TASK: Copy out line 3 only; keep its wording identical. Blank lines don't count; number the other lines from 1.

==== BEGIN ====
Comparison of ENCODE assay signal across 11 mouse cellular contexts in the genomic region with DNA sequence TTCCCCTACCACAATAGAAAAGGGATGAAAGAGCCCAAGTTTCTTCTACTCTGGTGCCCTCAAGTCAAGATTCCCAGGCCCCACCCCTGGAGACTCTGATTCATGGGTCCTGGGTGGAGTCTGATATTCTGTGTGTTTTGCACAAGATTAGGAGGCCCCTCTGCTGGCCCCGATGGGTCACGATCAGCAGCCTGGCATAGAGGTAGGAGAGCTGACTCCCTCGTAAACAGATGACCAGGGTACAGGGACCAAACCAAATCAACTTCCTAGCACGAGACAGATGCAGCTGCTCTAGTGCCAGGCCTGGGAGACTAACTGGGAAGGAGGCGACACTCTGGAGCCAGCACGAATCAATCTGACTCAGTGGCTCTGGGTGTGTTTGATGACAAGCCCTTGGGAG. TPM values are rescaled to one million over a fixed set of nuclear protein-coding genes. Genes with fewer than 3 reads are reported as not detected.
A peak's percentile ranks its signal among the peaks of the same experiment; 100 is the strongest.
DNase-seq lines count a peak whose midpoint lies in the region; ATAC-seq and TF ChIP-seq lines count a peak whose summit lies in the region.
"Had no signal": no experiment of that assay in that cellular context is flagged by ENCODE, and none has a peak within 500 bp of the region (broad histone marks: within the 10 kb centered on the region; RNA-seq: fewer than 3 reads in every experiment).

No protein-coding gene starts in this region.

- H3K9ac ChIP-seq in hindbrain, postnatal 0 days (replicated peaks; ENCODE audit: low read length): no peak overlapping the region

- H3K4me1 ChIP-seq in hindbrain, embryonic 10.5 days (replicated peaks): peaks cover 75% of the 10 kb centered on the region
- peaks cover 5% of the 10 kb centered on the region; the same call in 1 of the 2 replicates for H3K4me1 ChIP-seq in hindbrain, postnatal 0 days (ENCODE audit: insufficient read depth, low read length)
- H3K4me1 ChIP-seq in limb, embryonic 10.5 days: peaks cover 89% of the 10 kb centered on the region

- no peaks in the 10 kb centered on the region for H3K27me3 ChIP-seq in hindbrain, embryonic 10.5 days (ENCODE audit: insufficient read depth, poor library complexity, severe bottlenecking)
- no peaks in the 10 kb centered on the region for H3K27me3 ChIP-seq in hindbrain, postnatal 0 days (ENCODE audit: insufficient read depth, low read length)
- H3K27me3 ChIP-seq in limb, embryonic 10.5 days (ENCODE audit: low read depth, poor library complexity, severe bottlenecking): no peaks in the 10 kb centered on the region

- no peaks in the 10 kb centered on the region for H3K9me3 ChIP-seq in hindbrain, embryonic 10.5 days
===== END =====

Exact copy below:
DNase-seq lines count a peak whose midpoint lies in the region; ATAC-seq and TF ChIP-seq lines count a peak whose summit lies in the region.